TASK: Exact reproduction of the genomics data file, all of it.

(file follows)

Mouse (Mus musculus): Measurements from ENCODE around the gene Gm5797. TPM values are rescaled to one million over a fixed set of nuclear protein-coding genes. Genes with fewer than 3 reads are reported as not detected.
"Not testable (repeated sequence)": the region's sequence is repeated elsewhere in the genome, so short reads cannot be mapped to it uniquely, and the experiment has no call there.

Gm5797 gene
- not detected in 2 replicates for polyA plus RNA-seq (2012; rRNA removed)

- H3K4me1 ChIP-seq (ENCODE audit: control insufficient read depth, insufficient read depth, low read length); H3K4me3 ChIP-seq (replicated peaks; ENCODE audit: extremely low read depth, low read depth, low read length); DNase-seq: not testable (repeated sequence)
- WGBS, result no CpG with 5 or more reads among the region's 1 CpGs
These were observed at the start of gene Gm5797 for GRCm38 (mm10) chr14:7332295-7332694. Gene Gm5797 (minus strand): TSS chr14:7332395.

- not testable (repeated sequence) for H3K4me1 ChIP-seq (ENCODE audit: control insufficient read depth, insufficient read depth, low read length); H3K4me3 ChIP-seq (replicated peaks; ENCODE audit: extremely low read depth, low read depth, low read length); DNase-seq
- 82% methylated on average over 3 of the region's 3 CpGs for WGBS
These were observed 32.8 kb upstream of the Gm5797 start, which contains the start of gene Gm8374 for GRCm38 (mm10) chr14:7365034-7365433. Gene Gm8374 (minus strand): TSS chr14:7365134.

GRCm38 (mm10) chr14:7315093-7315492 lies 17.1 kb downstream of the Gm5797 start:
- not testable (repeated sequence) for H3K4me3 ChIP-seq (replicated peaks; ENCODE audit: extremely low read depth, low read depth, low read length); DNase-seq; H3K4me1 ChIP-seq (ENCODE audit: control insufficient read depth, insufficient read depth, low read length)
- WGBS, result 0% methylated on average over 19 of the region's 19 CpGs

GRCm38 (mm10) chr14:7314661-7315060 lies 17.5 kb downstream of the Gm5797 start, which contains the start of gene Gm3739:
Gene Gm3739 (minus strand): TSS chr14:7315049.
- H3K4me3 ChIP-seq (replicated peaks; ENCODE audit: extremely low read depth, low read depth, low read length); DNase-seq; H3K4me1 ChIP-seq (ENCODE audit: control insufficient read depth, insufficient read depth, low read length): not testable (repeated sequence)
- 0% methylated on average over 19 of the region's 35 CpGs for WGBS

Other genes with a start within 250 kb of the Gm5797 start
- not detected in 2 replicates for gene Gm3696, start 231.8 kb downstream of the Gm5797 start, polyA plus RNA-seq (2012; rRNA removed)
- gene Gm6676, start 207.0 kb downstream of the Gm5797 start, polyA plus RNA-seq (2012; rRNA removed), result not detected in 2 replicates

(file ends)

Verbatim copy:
Mouse (Mus musculus): Measurements from ENCODE around the gene Gm5797. TPM values are rescaled to one million over a fixed set of nuclear protein-coding genes. Genes with fewer than 3 reads are reported as not detected.
"Not testable (repeated sequence)": the region's sequence is repeated elsewhere in the genome, so short reads cannot be mapped to it uniquely, and the experiment has no call there.

Gm5797 gene
- not detected in 2 replicates for polyA plus RNA-seq (2012; rRNA removed)

- H3K4me1 ChIP-seq (ENCODE audit: control insufficient read depth, insufficient read depth, low read length); H3K4me3 ChIP-seq (replicated peaks; ENCODE audit: extremely low read depth, low read depth, low read length); DNase-seq: not testable (repeated sequence)
- WGBS, result no CpG with 5 or more reads among the region's 1 CpGs
These were observed at the start of gene Gm5797 for GRCm38 (mm10) chr14:7332295-7332694. Gene Gm5797 (minus strand): TSS chr14:7332395.

- not testable (repeated sequence) for H3K4me1 ChIP-seq (ENCODE audit: control insufficient read depth, insufficient read depth, low read length); H3K4me3 ChIP-seq (replicated peaks; ENCODE audit: extremely low read depth, low read depth, low read length); DNase-seq
- 82% methylated on average over 3 of the region's 3 CpGs for WGBS
These were observed 32.8 kb upstream of the Gm5797 start, which contains the start of gene Gm8374 for GRCm38 (mm10) chr14:7365034-7365433. Gene Gm8374 (minus strand): TSS chr14:7365134.

GRCm38 (mm10) chr14:7315093-7315492 lies 17.1 kb downstream of the Gm5797 start:
- not testable (repeated sequence) for H3K4me3 ChIP-seq (replicated peaks; ENCODE audit: extremely low read depth, low read depth, low read length); DNase-seq; H3K4me1 ChIP-seq (ENCODE audit: control insufficient read depth, insufficient read depth, low read length)
- WGBS, result 0% methylated on average over 19 of the region's 19 CpGs

GRCm38 (mm10) chr14:7314661-7315060 lies 17.5 kb downstream of the Gm5797 start, which contains the start of gene Gm3739:
Gene Gm3739 (minus strand): TSS chr14:7315049.
- H3K4me3 ChIP-seq (replicated peaks; ENCODE audit: extremely low read depth, low read depth, low read length); DNase-seq; H3K4me1 ChIP-seq (ENCODE audit: control insufficient read depth, insufficient read depth, low read length): not testable (repeated sequence)
- 0% methylated on average over 19 of the region's 35 CpGs for WGBS

Other genes with a start within 250 kb of the Gm5797 start
- not detected in 2 replicates for gene Gm3696, start 231.8 kb downstream of the Gm5797 start, polyA plus RNA-seq (2012; rRNA removed)
- gene Gm6676, start 207.0 kb downstream of the Gm5797 start, polyA plus RNA-seq (2012; rRNA removed), result not detected in 2 replicates